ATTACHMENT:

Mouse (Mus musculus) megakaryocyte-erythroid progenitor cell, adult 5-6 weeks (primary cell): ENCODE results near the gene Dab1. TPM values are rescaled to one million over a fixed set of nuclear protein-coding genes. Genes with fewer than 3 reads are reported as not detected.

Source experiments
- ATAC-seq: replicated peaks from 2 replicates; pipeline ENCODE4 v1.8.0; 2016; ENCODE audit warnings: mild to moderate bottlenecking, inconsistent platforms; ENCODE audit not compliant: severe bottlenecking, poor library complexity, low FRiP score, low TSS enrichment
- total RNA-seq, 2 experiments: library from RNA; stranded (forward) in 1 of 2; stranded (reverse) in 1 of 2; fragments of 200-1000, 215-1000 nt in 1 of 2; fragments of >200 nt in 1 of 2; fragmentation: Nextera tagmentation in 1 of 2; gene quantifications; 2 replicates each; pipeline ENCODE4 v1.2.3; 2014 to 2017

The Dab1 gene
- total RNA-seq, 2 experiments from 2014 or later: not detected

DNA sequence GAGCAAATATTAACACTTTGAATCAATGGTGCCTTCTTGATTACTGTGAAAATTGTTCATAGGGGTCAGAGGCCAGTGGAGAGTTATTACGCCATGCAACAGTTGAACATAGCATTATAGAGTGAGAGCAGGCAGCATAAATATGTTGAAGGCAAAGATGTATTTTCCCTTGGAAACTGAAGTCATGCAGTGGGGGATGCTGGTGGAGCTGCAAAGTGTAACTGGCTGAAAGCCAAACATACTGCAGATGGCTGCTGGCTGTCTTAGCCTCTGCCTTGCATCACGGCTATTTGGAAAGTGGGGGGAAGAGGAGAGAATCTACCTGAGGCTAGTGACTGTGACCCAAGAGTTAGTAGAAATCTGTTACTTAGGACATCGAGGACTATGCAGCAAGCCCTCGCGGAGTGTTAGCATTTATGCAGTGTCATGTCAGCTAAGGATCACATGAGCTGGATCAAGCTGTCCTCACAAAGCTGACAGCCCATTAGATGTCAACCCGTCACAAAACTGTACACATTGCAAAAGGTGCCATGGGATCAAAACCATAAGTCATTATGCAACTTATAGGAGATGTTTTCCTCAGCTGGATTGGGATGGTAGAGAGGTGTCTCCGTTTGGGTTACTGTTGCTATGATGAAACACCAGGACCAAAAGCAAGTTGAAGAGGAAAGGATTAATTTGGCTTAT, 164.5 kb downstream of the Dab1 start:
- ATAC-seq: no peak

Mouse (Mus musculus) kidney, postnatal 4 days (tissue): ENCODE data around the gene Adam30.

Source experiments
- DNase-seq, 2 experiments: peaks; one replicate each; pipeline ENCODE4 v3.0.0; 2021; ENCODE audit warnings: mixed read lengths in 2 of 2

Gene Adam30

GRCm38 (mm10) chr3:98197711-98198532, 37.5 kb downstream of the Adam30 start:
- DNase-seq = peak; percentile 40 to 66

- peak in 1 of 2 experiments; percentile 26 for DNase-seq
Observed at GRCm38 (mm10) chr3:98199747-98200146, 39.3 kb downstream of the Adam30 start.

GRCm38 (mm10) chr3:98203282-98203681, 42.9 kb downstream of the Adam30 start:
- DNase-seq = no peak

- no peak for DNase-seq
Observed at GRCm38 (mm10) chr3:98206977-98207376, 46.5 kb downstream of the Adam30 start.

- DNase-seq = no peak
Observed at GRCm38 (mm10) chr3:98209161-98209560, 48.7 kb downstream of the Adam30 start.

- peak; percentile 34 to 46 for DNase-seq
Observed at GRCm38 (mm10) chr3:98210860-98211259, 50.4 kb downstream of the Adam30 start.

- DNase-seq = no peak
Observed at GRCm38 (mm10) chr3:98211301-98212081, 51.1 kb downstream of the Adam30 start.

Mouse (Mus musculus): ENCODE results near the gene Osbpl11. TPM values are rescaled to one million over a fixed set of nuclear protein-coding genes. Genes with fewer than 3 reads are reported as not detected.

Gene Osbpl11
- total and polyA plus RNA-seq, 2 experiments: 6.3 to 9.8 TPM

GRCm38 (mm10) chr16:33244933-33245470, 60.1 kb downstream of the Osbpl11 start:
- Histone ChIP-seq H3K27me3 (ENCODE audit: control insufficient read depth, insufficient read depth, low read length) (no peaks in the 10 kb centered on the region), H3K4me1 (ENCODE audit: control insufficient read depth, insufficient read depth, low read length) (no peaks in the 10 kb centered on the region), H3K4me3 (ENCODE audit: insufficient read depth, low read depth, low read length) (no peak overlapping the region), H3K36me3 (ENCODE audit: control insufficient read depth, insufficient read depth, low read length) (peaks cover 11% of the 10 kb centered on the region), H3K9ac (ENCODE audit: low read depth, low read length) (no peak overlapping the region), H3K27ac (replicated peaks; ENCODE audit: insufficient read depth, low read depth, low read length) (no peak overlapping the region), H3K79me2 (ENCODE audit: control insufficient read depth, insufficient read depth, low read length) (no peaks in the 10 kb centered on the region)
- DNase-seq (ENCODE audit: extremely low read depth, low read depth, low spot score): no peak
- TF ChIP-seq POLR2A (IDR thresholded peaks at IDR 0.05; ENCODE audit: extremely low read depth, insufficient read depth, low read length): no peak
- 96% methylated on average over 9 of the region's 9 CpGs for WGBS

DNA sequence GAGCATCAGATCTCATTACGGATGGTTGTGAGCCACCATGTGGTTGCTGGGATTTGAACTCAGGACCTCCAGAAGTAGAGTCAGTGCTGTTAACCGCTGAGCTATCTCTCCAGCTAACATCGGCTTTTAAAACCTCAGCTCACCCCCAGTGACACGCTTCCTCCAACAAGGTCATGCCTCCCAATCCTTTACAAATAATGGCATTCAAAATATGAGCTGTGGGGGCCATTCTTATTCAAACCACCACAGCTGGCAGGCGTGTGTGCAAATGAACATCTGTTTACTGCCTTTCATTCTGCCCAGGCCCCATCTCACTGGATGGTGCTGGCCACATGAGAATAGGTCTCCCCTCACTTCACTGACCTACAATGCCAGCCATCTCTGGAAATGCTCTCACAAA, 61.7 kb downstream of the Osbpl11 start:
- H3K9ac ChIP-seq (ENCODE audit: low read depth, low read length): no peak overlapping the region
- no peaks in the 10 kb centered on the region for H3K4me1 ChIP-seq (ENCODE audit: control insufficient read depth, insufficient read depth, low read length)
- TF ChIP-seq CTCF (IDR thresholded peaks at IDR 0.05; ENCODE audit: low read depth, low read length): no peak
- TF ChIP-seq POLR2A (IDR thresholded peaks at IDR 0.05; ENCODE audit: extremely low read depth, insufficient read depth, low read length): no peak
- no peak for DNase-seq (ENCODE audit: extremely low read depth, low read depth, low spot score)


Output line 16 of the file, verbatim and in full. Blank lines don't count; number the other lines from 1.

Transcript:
Observed at GRCm38 (mm10) chr3:98199747-98200146, 39.3 kb downstream of the Adam30 start.